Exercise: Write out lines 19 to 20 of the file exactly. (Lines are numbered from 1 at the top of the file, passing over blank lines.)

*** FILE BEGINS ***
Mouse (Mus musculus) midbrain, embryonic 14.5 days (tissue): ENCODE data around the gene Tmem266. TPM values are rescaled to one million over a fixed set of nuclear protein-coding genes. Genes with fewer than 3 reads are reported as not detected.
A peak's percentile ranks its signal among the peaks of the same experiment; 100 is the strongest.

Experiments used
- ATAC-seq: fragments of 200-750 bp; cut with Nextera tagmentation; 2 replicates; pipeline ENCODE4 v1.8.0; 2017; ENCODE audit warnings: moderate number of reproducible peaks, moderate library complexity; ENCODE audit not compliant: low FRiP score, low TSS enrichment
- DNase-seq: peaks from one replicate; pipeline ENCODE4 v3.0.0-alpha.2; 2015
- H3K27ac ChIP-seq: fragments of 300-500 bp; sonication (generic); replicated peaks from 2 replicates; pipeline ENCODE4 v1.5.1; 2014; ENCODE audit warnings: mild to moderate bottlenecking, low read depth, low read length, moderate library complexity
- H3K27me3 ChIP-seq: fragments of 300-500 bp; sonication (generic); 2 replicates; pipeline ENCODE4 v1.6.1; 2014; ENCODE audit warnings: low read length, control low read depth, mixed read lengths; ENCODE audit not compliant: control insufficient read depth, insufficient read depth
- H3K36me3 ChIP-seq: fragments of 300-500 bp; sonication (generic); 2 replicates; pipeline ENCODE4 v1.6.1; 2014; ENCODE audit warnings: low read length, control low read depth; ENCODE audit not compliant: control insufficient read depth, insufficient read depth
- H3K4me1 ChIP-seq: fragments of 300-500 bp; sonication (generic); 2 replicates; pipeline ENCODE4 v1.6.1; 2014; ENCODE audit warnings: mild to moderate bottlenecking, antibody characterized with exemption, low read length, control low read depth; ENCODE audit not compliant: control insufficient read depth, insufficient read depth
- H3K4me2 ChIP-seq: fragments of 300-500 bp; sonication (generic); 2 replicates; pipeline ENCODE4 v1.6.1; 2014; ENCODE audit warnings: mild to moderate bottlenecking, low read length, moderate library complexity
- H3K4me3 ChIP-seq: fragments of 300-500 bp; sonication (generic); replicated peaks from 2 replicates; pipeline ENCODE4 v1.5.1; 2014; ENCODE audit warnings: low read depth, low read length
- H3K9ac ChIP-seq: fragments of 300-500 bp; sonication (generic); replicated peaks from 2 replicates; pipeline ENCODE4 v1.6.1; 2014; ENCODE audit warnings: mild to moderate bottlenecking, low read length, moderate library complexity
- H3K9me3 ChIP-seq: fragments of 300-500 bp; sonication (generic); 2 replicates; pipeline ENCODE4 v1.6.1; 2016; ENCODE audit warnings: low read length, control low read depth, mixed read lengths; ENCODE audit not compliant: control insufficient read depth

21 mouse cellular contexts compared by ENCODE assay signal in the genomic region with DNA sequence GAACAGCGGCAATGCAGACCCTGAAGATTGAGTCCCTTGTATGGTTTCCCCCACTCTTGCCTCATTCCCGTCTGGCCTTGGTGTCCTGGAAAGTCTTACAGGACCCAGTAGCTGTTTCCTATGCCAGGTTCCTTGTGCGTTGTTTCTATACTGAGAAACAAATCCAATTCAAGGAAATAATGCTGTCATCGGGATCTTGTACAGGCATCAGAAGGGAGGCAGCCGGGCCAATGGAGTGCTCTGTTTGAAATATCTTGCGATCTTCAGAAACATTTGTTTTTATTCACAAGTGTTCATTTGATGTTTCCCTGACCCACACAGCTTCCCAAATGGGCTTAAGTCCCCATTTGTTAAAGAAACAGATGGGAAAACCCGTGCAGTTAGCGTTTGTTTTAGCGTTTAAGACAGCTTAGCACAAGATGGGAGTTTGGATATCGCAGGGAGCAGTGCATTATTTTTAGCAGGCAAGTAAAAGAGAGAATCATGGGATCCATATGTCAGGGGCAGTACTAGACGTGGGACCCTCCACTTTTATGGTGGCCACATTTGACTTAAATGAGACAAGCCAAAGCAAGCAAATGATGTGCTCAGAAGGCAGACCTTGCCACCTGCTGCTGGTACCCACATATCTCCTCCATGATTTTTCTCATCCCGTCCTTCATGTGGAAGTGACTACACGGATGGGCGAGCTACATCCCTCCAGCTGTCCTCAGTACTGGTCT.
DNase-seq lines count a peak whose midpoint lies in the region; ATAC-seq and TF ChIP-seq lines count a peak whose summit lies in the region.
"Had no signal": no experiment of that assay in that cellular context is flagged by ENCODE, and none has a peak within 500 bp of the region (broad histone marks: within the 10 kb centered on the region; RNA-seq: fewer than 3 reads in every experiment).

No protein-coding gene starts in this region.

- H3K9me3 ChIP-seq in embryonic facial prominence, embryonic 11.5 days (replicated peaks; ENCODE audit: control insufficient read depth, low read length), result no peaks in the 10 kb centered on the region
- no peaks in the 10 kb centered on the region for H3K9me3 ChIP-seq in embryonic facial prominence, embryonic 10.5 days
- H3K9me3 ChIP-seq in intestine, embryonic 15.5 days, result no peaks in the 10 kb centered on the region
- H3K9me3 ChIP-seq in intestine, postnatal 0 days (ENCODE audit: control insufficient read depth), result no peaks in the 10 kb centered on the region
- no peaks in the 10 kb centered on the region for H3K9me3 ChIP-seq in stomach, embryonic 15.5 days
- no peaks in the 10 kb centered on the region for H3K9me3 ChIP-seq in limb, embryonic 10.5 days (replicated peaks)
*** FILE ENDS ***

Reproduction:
- no peaks in the 10 kb centered on the region for H3K9me3 ChIP-seq in embryonic facial prominence, embryonic 10.5 days
- H3K9me3 ChIP-seq in intestine, embryonic 15.5 days, result no peaks in the 10 kb centered on the region